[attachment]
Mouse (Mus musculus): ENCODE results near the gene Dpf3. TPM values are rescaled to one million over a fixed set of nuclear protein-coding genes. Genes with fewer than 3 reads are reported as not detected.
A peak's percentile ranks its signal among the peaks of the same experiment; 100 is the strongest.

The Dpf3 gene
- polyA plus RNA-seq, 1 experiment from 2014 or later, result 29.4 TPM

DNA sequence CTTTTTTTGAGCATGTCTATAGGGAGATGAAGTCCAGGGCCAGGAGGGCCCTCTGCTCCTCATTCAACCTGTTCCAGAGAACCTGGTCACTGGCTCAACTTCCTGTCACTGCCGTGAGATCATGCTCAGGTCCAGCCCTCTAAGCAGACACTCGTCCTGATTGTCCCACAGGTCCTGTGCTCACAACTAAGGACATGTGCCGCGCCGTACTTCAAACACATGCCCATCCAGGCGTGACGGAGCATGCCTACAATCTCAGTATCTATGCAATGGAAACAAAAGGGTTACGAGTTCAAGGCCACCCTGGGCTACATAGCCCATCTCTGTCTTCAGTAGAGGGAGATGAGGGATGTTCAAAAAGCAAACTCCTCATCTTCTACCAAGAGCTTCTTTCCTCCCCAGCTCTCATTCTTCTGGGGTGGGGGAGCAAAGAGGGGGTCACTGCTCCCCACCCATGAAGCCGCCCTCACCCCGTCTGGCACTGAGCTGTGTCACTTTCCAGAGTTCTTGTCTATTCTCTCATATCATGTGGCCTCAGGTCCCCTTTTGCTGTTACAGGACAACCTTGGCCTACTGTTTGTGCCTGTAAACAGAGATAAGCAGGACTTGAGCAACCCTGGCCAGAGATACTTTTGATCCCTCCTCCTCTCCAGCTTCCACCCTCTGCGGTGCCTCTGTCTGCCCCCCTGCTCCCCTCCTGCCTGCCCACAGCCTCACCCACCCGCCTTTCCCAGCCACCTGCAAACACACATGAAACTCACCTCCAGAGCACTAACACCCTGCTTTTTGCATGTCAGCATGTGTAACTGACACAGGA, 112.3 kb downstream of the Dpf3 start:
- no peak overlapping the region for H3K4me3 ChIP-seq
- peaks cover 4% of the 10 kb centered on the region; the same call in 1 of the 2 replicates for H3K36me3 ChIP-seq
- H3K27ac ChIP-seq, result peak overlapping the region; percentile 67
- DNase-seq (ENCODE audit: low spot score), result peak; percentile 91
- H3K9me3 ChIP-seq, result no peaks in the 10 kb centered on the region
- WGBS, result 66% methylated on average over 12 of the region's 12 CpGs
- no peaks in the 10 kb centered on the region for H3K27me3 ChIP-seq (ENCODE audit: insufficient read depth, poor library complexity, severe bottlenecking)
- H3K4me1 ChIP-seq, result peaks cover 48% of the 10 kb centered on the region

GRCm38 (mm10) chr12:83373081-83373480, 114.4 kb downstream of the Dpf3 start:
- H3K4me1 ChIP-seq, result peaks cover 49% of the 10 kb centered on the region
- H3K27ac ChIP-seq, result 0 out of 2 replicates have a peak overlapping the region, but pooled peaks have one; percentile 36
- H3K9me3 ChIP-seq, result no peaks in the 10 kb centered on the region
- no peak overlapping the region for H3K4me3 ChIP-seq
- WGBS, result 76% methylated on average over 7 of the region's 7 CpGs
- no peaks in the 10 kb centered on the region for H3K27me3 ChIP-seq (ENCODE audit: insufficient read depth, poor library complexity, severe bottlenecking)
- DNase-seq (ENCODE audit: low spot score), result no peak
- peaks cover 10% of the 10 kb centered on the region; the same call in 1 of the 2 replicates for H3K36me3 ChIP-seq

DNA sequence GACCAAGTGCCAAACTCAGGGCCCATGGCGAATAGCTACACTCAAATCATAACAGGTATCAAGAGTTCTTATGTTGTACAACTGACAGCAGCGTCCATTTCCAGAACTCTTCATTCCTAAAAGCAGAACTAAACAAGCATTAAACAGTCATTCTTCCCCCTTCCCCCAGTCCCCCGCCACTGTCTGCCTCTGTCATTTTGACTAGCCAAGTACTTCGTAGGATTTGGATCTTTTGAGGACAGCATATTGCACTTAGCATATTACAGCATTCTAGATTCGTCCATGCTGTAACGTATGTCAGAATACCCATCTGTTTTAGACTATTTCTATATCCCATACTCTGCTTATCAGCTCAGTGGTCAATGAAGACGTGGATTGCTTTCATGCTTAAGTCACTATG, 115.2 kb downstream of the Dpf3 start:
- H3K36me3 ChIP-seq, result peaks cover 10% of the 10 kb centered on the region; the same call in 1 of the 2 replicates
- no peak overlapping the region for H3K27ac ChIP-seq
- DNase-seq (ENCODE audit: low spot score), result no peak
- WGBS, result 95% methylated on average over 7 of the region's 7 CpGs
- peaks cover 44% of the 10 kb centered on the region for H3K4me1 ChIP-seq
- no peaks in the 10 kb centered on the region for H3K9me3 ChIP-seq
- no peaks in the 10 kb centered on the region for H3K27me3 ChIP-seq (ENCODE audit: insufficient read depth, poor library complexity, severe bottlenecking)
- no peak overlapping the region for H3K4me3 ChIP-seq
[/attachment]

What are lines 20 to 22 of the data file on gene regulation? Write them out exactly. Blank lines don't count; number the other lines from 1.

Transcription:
- no peaks in the 10 kb centered on the region for H3K27me3 ChIP-seq (ENCODE audit: insufficient read depth, poor library complexity, severe bottlenecking)
- DNase-seq (ENCODE audit: low spot score), result no peak
- peaks cover 10% of the 10 kb centered on the region; the same call in 1 of the 2 replicates for H3K36me3 ChIP-seq